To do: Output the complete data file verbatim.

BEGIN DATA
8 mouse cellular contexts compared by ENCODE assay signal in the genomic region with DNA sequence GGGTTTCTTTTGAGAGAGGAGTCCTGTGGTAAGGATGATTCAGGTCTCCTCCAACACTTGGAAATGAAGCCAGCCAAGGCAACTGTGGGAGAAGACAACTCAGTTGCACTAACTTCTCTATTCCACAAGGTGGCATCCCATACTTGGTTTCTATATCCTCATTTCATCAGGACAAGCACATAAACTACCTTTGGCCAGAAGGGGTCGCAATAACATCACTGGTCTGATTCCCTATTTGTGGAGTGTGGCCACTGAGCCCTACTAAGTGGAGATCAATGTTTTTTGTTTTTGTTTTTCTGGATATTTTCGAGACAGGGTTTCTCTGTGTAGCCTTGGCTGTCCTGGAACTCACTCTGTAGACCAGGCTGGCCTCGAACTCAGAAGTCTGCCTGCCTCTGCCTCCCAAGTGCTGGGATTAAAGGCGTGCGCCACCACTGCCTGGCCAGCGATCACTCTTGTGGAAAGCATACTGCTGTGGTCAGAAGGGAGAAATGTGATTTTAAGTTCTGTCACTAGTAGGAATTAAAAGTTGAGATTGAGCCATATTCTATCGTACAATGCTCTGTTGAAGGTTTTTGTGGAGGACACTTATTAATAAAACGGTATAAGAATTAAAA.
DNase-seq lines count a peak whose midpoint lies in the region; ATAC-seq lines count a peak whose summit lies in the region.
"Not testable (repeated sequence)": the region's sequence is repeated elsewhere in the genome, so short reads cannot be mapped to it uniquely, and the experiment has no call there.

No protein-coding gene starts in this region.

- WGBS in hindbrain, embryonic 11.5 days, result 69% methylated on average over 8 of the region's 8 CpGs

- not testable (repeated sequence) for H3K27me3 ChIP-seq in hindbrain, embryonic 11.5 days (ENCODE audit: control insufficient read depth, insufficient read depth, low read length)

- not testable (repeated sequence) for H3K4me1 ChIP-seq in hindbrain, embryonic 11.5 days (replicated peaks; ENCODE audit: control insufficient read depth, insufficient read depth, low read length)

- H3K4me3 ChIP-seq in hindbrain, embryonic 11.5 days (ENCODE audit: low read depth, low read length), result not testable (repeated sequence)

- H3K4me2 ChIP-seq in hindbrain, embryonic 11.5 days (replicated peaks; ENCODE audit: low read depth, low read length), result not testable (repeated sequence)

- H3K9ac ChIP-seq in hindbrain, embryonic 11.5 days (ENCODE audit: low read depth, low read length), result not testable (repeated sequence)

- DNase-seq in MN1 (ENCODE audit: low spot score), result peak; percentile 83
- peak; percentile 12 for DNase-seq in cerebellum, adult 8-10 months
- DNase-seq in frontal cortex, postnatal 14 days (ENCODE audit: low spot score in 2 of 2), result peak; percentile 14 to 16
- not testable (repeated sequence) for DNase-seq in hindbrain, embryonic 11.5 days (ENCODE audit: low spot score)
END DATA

8 mouse cellular contexts compared by ENCODE assay signal in the genomic region with DNA sequence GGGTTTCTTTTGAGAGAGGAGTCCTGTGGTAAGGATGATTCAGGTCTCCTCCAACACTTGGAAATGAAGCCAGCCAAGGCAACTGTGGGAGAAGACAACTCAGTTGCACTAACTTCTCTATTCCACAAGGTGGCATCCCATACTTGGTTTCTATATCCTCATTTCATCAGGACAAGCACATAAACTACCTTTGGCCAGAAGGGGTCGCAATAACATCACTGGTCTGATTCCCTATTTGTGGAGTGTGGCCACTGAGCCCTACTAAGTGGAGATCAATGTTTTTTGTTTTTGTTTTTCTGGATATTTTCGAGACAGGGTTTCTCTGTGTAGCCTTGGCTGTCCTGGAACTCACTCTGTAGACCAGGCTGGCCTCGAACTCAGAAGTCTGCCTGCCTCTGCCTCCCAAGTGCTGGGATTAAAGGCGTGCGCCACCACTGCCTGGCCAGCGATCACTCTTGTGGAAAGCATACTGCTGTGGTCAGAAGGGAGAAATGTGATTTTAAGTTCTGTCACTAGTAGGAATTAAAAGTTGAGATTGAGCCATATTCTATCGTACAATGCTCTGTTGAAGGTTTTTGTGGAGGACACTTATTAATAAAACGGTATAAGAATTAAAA.
DNase-seq lines count a peak whose midpoint lies in the region; ATAC-seq lines count a peak whose summit lies in the region.
"Not testable (repeated sequence)": the region's sequence is repeated elsewhere in the genome, so short reads cannot be mapped to it uniquely, and the experiment has no call there.

No protein-coding gene starts in this region.

- WGBS in hindbrain, embryonic 11.5 days, result 69% methylated on average over 8 of the region's 8 CpGs

- not testable (repeated sequence) for H3K27me3 ChIP-seq in hindbrain, embryonic 11.5 days (ENCODE audit: control insufficient read depth, insufficient read depth, low read length)

- not testable (repeated sequence) for H3K4me1 ChIP-seq in hindbrain, embryonic 11.5 days (replicated peaks; ENCODE audit: control insufficient read depth, insufficient read depth, low read length)

- H3K4me3 ChIP-seq in hindbrain, embryonic 11.5 days (ENCODE audit: low read depth, low read length), result not testable (repeated sequence)

- H3K4me2 ChIP-seq in hindbrain, embryonic 11.5 days (replicated peaks; ENCODE audit: low read depth, low read length), result not testable (repeated sequence)

- H3K9ac ChIP-seq in hindbrain, embryonic 11.5 days (ENCODE audit: low read depth, low read length), result not testable (repeated sequence)

- DNase-seq in MN1 (ENCODE audit: low spot score), result peak; percentile 83
- peak; percentile 12 for DNase-seq in cerebellum, adult 8-10 months
- DNase-seq in frontal cortex, postnatal 14 days (ENCODE audit: low spot score in 2 of 2), result peak; percentile 14 to 16
- not testable (repeated sequence) for DNase-seq in hindbrain, embryonic 11.5 days (ENCODE audit: low spot score)